Building up to June climax

Building up to June climax
A giant Team Singapore flag was unfurled and carried along Orchard Road on Saturday night to drum up support for the SEA Games and athletes.

In the heart of Orchard Road stands a gleaming reminder of the 12-day sporting extravaganza that will grip Singapore in June.

The 11-metre tall SEA Games arch was lit up last night to a chorus of cheers from Team Singapore athletes, volunteers and well-wishers.

It marked a 90-day countdown to the June 5-16 showpiece, which was last held on these shores 22 years ago, and already there is a feeling that more than medals is at stake.

Minister for Culture, Community and Youth Lawrence Wong called it a "once-in-a-lifetime opportunity" for Singaporeans to see the region's finest athletes up close.

"The next time we host the Games will be in 20-plus years, and we will never have another Games in the same year our country turns 50," said Mr Wong.

He pedalled a stationary bicycle with several Team Singapore athletes to power up the structure, which will remain till June 20.

The largest-ever Team Singapore flag, measuring 10m by 7m, was also passed along the popular shopping district on Pedestrian Night.

The first of 30 Games "Torch Up!" art installations was launched in front of the Ion Orchard mall.

As local artistes such as The Sam Willows and Daphne Khoo sang tunes from the official album, Songs of the Games, Singapore medal hopefuls, such as silat world champion Shakir Juanda and netballer Micky Lin, moved among the shoppers to share a simple message.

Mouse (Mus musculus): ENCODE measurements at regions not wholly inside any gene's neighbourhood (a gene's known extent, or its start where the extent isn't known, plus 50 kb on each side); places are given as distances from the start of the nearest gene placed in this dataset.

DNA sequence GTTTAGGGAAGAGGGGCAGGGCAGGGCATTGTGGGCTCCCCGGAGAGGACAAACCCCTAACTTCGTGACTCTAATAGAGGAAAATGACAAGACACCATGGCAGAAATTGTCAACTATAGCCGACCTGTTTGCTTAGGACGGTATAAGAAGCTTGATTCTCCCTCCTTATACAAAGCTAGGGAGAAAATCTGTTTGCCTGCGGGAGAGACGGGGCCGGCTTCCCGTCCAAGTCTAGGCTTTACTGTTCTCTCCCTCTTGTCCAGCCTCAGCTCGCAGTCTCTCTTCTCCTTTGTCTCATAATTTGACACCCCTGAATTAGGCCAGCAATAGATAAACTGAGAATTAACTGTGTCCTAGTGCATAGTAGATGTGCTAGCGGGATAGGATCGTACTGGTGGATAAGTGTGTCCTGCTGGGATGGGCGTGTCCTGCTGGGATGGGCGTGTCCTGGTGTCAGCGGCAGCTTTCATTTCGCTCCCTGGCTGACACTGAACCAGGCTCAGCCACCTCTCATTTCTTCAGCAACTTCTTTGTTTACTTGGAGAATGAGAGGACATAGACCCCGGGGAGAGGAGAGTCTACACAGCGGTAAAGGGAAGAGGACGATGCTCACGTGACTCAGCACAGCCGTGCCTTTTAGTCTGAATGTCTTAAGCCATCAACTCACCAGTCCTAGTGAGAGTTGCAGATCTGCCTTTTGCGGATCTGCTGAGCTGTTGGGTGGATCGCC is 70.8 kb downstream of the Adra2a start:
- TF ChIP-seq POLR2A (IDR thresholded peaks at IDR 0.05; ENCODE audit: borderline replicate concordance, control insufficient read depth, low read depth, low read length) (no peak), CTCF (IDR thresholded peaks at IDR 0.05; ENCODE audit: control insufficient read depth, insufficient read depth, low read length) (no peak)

"Come support Team Singapore, even if it's a sport you're not sure about - give us a true home ground advantage," a chirpy Lin, 29, said.

There were encouraging sights as new-found fans stopped to take pictures and find out more about the athletes decked out in red.

Bank executive Lynette Tham, 32, said: "It's nice to get to talk to them and find out what are their motivations and challenges.

"If I know the story behind the athlete, it makes me want to go down and support them."

To get more buy-in from Singaporeans, the Games will also visit the heartland.

Roadshows and sports festivals have been lined up, and athletes will return to the districts they grew up in to woo residents to go to venues and support them.

Team Singapore stars will also be visiting schools to educate youth about the Games, an event they may not know much about since they were not born when it was last staged here.

For the uninitiated, the biennial competition will showcase 36 sports and 18 of them, including athletics, will be free for the spectators.

Tickets for swimming, gymnastics, badminton, diving and water polo are in high demand while cuesports, equestrian and fencing have already sold 70 per cent of tickets to date.

"Bit by bit, Singaporeans are more aware that the Games is coming to town and our athletes will be doing their best to reach out to them," said Lim Teck Yin, chairman of the Games' organising committee.

More than 80 per cent of tickets for the opening ceremony on June 5 at the National Stadium have already been snapped up.

Judging by past editions, fireworks are guaranteed during the Games proper as old rivalries re-ignite and new heroes rise.

Team Singapore chef de mission Nicholas Fang said: "There is nothing like the power, beauty and excitement of sports.

"It's better than a movie and it's real life."

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